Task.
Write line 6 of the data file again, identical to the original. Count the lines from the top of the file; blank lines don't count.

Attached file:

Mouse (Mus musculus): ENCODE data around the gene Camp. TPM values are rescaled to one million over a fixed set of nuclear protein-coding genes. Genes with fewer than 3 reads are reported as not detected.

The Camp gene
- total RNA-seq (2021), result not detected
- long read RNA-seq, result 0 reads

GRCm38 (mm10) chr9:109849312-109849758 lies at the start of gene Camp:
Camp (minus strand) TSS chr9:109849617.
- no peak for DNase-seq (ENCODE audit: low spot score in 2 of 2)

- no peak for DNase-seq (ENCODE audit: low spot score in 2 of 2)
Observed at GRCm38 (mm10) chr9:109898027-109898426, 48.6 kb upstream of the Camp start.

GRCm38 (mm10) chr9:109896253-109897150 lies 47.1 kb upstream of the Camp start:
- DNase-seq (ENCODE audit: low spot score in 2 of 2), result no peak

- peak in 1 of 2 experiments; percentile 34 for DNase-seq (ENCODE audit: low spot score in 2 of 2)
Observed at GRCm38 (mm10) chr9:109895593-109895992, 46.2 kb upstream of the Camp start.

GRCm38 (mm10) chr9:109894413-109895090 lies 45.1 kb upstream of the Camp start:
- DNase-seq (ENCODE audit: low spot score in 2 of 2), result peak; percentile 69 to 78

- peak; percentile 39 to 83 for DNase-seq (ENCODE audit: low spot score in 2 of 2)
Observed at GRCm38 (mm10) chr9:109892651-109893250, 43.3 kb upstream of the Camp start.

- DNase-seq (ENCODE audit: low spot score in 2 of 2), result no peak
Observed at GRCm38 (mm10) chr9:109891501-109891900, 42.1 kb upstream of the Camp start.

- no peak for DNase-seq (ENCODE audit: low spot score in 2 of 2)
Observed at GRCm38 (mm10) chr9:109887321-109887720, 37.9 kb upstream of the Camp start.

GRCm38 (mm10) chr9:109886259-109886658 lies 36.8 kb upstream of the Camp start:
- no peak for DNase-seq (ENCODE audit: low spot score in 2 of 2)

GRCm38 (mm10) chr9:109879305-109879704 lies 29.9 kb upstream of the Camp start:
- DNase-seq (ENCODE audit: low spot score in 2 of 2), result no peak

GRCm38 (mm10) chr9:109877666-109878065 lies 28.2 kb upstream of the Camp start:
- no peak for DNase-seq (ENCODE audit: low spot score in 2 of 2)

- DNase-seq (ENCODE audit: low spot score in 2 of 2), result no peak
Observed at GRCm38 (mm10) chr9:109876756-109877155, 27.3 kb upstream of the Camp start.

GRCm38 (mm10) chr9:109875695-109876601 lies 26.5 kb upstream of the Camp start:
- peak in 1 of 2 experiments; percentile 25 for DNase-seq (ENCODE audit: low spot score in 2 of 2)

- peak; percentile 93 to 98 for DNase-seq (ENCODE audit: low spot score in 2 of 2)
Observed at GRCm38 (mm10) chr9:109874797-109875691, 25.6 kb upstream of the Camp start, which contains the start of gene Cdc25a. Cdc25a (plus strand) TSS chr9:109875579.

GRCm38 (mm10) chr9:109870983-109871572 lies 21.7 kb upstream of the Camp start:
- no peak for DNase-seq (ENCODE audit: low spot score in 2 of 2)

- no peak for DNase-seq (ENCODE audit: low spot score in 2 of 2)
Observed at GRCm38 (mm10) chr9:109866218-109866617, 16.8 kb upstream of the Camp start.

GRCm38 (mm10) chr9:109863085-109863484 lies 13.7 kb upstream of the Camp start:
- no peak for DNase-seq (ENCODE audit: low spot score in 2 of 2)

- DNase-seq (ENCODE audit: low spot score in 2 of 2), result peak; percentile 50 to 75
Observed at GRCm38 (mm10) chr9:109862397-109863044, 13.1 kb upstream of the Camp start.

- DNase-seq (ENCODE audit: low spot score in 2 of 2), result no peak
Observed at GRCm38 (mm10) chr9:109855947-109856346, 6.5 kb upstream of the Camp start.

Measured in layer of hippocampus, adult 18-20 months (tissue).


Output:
Camp (minus strand) TSS chr9:109849617.